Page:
As previously mentioned, we have stratified Grade 2 rejection into two subcategories: Grade 2A (Figure 3C) and 2B (Figure 3D). This subdividing accounts for specimens that contain paucicellular perivascular inflammation but do have some epidermal infiltration without keratinocyte necrosis. Grade 2A is defined as moderate perivascular infiltrate based on cuff characteristics (Table 5) without epidermal involvement. The defining characteristic of Grade 2B rejection is the presence of epidermal inflammation; although there is often perivascular dermal lymphocytic inflammation, it can range from very few lymphocytes to moderate lymphocytic cuffing and accounts for up to but not necessarily moderate perivascular inflammatory cell presence with the aforementioned epidermal infiltration of inflammatory cells. Similarly, Grade 3 has been partitioned into 3A (Figure 3E) and 3B (Figure 3F). Rejection Grade 3A is characterized by moderate or severe inflammation with multifocal single cell epidermal necrosis. Grade 3B is characterized by variable dermal inflammation (up to severe) with multifocal, full-thickness, epidermal necrosis. Although both 3A and 3B feature epidermal necrosis, the key difference between the grades is that 3A has only single cell keratinocyte necrosis that does not affect the entire thickness of the epidermis (Figure 3E), while 3B has larger, multifocal areas of necrosis that involves the entire thickness of the epidermis, resulting in large areas of ulceration. However, in Grade 3B there are still areas of intact epidermis, while in Grade 4 the rejection is defined by diffuse, full-thickness, epidermal necrosis affecting the entire site.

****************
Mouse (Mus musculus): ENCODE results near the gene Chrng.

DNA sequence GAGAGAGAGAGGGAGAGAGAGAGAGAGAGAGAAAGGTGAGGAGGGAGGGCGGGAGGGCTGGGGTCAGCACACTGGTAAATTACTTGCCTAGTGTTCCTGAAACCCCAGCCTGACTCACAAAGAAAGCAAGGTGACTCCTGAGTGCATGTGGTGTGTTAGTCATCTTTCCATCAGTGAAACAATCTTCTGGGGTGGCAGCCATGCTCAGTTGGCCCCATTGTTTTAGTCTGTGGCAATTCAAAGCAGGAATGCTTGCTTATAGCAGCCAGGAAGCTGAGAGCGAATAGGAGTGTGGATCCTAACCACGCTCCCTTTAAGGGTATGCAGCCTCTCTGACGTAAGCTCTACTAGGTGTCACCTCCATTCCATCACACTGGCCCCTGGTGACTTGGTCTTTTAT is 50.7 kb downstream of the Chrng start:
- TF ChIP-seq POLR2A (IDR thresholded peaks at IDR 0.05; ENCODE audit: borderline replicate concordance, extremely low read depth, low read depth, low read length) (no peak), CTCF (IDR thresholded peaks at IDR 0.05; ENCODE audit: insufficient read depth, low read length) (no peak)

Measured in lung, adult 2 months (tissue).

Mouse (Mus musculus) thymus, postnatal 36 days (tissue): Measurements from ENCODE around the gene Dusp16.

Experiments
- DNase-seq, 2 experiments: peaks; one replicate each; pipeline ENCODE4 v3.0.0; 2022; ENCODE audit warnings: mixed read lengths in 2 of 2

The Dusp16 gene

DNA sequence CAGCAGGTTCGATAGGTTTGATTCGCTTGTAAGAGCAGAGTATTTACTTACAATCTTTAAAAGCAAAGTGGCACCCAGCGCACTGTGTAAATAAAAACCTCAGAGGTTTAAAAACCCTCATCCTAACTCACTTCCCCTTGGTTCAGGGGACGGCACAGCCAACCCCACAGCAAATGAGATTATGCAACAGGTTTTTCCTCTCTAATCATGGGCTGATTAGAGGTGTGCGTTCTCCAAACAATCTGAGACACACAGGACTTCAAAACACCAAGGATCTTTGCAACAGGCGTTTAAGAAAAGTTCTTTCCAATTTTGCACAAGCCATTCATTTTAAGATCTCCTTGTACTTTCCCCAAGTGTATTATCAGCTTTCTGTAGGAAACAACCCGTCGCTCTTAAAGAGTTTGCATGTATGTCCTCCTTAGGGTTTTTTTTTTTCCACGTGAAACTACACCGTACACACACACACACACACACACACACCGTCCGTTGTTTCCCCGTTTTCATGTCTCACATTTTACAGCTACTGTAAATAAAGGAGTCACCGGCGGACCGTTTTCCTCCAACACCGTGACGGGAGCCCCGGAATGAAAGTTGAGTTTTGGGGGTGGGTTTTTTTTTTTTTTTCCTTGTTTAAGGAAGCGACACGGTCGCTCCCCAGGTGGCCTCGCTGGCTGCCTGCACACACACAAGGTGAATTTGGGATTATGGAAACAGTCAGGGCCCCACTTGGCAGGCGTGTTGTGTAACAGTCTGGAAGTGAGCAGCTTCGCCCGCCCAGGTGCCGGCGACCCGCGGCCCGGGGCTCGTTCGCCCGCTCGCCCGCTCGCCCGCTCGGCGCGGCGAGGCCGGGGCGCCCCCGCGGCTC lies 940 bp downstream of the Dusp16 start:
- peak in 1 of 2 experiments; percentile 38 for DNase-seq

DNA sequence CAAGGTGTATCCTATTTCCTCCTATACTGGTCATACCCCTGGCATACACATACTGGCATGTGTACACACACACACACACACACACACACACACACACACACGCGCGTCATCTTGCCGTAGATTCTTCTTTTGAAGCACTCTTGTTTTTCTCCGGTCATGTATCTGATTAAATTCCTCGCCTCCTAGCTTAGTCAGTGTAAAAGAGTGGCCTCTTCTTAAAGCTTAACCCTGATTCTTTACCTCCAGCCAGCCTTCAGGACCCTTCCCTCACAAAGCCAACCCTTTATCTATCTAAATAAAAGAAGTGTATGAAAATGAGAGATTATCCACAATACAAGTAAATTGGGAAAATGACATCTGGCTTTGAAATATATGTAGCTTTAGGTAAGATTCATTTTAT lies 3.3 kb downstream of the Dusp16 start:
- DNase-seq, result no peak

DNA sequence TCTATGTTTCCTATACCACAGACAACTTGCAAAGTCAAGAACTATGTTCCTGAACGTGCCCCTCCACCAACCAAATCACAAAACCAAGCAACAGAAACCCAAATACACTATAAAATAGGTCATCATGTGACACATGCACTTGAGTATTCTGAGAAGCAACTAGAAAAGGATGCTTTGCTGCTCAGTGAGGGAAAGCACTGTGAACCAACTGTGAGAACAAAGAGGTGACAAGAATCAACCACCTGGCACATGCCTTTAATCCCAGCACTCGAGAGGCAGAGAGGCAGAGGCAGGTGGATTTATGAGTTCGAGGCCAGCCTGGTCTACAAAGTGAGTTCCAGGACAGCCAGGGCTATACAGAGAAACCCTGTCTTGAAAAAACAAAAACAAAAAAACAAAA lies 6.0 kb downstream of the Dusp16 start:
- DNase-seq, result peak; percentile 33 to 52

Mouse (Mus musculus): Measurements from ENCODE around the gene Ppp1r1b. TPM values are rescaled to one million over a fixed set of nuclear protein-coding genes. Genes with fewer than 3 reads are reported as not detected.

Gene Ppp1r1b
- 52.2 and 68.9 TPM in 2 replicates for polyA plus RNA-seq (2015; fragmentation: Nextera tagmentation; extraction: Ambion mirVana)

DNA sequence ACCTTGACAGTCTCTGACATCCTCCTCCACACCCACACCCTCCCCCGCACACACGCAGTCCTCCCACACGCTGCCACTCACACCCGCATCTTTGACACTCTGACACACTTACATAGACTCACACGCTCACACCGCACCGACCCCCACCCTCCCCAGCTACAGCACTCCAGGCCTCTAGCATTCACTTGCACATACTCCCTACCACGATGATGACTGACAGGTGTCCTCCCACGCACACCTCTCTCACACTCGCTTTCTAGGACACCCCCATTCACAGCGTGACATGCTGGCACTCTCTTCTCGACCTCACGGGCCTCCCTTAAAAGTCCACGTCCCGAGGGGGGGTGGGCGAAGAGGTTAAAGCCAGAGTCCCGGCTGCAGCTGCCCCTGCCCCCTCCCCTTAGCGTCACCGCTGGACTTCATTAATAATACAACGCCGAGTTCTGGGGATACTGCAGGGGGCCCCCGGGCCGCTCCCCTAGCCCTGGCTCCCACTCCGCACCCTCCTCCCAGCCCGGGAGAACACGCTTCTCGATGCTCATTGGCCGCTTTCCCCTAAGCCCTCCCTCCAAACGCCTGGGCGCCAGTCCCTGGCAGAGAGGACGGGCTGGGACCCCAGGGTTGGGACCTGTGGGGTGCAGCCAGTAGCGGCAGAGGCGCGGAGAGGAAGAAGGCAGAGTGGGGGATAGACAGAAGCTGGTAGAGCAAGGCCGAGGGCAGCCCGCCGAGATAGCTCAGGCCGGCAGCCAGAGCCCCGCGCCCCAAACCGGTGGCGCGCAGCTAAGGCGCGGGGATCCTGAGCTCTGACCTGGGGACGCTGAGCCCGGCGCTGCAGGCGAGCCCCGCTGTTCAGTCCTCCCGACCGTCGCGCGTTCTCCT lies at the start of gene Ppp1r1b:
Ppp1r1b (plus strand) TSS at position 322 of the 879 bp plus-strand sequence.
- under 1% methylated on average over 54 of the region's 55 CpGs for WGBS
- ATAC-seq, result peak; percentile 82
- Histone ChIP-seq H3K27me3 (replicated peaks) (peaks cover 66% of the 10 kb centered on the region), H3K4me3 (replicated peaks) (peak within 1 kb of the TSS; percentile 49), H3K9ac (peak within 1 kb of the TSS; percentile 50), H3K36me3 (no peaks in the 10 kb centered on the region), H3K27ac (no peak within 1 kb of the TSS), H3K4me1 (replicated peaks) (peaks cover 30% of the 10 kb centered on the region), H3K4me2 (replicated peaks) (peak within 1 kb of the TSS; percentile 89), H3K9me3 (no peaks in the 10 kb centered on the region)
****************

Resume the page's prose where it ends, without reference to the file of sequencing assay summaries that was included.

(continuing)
For internal validation, all samples were also scored by a trained second independent, blinded party (M.G.), using the proposed porcine VCA skin rejection grades. A statistical analysis was performed to evaluate the discordance between the histological and clinical assessments of each sample. Given the subjectivity and lack of accepted standardization in grading of clinical rejection, association was evaluated in a dichotomous fashion using low-grade rejection, defined as Grades 0, 1, and 2, and high-grade rejection, defined as Grade 3 or Grade 4. A McNemar test was used to evaluate relationship between the low- and high-grade histologic and clinical rejection scores for each sample. Because the paired nominal data had few discordant pairs, a mid-p McNemar test was used.22 The analysis resulted in a P value of 0.3, showing no evidence of discordance between the histologic and clinical grading systems.
Through the review of all specimens, graft capillary thrombosis was not appreciated. However, occasional occurrences of graft arteriopathy was noted, which were retrospectively found to be more frequent in those grafts that had been allowed multiple episodes of rejection (Figure S1, SDC, http://links.lww.com/TP/B713).